Review by MaxH

Reviewed: 02/12/02 | Updated: 02/12/02

Haven't I loved all of this somewhere else before?

If you don't want to waste your time playing through rehashes of established ideas, then Jak and Daxter is not for you. But if you enjoy finely crafted, superbly presented and effortlessly enjoyable games, and don't mind putting up with the familiarities, Jak and Daxter should definitely be on your list. Platformer fans especially should not be without a copy.

The story isn't exactly original, but the odd characters and polished cut scenes (Which are impressively succinct) make you quite intrigued to know the final outcome. Jak and Daxter (Both elf like characters) travel to misty Island despite the fact they were given express instructions not do do so from Samos, the green sage. They spot an evil blue man and woman giving orders to an army of lurkers (The bulky, purple enemies seen throughout your quest). One of the lurkers catches the two eavesdropping and attacks them, leading to Daxter being thrown into a big pool of Dark Eco.

Soon after sucking him in, the pool shoots Daxter back out, but now he appears to be a furry creature (I'm not sure whether exact details on his species are given, but I think he's a meercat). Jak and Daxter rush back to their home (Sandover village) to see samos the green sage, maybe he can fix this mess. But he can't. Only Gol Acheron the Blue sage could remedy such a problem. So they must travel all the way to the other end of the island to see him and get Daxter turned back, with the help of samos and his budding technician of a daughter, Kiera (Who Daxter has a crush on). Of course, when the surprise identity of the evil blue man and woman is revealed, along with what their plans are, Jak and Daxter have a lot more resting on their shoulders than they first thought.

Before we go any further, you need to know the game's gimmick, which is Eco. You see, the Precursors (Mysterious beings who lived thousands of years ago) have left many vents that emit Eco (different coloured jets of sparkly mist) and balls of it just lying around. Red Eco can make your attack stronger, green Eco increases your health, yellow Eco gives you the ability to shoot energy balls and blue Eco activates things like moving platforms and also makes you move faster.

Yes, you heard me right, moving platforms. If there's one thing wrong with Jak and Daxter, it has to be it's refusal to the evolve the genre in any way. It's never boring, quite the opposite, but sometimes the platforming sections are so traditional and familiar (A few of the set pieces you may even have seen in other games) that it becomes depressingly clear that this is strictly a greatest hits album rather than new material.

But it's non-linear structure and smooth design make for a stunning, atmospheric and (at times) incredibly enjoyable experience. Don't believe those who say this game is about exploration, as most of the levels are technically linear, and there aren't any huge worlds to get lost in. Think multi-route rather than epic. But this slightly closed in structure allows for some pleasingly exciting platforming moments. You'd expect nothing less than expertly laid out challenges of timing and reactions from the creators of Crash Bandicoot, and that's exactly what you get, nothing less. But a little more would have been good too.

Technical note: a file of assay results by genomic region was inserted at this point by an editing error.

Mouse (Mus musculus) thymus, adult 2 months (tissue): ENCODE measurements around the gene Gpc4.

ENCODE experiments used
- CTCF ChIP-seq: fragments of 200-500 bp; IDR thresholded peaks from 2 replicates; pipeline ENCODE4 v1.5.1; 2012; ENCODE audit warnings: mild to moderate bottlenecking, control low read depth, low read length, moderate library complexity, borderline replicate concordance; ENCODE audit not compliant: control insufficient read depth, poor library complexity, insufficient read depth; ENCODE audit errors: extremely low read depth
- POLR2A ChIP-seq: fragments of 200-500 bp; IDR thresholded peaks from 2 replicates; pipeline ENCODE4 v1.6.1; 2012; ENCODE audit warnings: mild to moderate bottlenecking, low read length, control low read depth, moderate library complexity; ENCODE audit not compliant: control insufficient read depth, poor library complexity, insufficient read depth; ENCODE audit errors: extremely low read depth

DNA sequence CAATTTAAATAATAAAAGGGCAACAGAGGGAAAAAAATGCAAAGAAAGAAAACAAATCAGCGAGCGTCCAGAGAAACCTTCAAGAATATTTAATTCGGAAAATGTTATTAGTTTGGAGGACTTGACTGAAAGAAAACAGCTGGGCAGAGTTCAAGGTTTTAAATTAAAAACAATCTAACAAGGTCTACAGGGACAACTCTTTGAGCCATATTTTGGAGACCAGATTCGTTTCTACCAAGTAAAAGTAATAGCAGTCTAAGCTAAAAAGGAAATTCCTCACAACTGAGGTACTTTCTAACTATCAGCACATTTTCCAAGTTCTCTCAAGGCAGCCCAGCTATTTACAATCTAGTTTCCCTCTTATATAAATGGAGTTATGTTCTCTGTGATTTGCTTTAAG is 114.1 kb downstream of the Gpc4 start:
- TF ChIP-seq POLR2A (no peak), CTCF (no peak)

There are a bundle of items to collect everywhere you go and this task seems to be the main theme of the game. Precursor orbs must be collected to pay villagers or oracles (Big statues) for power cells, there are lots of these orbs lkaying around the levels. The aforementioned power Cells are at the center of your quest. They act much like the stars in Mario 64 or the jiggies in Banjo Kazooie in that you must complete tasks to gain them. There are generally about six or seven of these in a level, but it varies.

By now, everyone who's played a platformer should be familiar with the 'collect items to progress further' structure, but this game is a little relaxed with minimum requirements. You can miss out entire levels if you do well enough in others, and can complete the game in any order you please. This is quite satisfying as it lends a nice (if limited) sense of freedom to the proceedings, and if you get stuck (unlikely) or bored, then you can always come back later. I've established my doubts about the unoriginality of the title, but there's another problem, a lack of variety.

Aside from one or two mini-games that crop up, the tasks you are given to gain power cells are pretty much limited to two things: 'get through this platforming challenge' and 'Kill all the enemies in this room'. There IS more (the A-Grav Zoomer sections where you can fly about on a hover-bike are well thought out) but not enough of it. The game has unique enough style and decent enough design to make sure J&D never gets repetitive but the basic ideas make almost no memorable moments at all, and none your likely to recall a year from now.